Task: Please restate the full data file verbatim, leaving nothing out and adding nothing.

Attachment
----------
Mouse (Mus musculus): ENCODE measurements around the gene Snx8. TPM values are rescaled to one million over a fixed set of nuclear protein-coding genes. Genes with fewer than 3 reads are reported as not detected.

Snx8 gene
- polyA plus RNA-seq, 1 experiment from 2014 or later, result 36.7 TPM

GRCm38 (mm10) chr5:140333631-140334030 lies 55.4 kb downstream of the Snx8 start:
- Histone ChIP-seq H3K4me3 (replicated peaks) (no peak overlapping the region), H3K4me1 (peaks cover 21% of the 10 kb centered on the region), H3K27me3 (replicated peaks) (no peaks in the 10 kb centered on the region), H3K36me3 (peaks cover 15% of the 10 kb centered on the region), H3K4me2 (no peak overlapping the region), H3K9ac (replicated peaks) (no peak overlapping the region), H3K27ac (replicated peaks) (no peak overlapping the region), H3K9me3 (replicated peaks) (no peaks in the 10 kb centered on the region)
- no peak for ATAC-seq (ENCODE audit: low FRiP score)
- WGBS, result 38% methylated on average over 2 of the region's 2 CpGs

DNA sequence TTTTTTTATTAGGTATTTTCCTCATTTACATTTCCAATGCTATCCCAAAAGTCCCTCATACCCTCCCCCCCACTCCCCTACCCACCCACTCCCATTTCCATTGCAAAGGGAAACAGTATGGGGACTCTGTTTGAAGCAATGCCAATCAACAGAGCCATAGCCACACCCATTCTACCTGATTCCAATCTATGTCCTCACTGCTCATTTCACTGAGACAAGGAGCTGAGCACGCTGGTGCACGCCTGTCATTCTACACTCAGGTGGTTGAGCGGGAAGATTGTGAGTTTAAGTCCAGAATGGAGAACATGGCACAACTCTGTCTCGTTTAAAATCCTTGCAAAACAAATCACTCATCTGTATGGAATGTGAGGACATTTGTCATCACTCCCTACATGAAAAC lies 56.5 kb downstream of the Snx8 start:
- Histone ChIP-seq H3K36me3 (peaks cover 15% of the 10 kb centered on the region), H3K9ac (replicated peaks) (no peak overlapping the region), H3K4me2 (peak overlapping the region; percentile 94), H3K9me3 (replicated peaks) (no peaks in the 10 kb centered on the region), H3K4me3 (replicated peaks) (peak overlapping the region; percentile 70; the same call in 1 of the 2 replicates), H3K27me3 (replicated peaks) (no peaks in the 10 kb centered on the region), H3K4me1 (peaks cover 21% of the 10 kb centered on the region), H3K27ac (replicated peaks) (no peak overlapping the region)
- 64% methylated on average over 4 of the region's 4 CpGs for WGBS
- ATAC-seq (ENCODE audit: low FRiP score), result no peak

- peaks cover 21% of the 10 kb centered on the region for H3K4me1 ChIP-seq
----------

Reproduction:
Mouse (Mus musculus): ENCODE measurements around the gene Snx8. TPM values are rescaled to one million over a fixed set of nuclear protein-coding genes. Genes with fewer than 3 reads are reported as not detected.

Snx8 gene
- polyA plus RNA-seq, 1 experiment from 2014 or later, result 36.7 TPM

GRCm38 (mm10) chr5:140333631-140334030 lies 55.4 kb downstream of the Snx8 start:
- Histone ChIP-seq H3K4me3 (replicated peaks) (no peak overlapping the region), H3K4me1 (peaks cover 21% of the 10 kb centered on the region), H3K27me3 (replicated peaks) (no peaks in the 10 kb centered on the region), H3K36me3 (peaks cover 15% of the 10 kb centered on the region), H3K4me2 (no peak overlapping the region), H3K9ac (replicated peaks) (no peak overlapping the region), H3K27ac (replicated peaks) (no peak overlapping the region), H3K9me3 (replicated peaks) (no peaks in the 10 kb centered on the region)
- no peak for ATAC-seq (ENCODE audit: low FRiP score)
- WGBS, result 38% methylated on average over 2 of the region's 2 CpGs

DNA sequence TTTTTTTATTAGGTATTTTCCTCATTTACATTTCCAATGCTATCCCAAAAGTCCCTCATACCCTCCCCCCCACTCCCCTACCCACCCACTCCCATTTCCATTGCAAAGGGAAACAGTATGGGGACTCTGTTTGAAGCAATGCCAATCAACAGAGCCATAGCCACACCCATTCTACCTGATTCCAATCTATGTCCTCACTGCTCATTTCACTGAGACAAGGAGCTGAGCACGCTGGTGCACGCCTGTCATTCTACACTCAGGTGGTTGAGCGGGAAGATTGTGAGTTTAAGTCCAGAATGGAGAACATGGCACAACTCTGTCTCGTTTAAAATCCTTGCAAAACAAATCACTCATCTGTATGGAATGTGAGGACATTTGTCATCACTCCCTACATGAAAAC lies 56.5 kb downstream of the Snx8 start:
- Histone ChIP-seq H3K36me3 (peaks cover 15% of the 10 kb centered on the region), H3K9ac (replicated peaks) (no peak overlapping the region), H3K4me2 (peak overlapping the region; percentile 94), H3K9me3 (replicated peaks) (no peaks in the 10 kb centered on the region), H3K4me3 (replicated peaks) (peak overlapping the region; percentile 70; the same call in 1 of the 2 replicates), H3K27me3 (replicated peaks) (no peaks in the 10 kb centered on the region), H3K4me1 (peaks cover 21% of the 10 kb centered on the region), H3K27ac (replicated peaks) (no peak overlapping the region)
- 64% methylated on average over 4 of the region's 4 CpGs for WGBS
- ATAC-seq (ENCODE audit: low FRiP score), result no peak

- peaks cover 21% of the 10 kb centered on the region for H3K4me1 ChIP-seq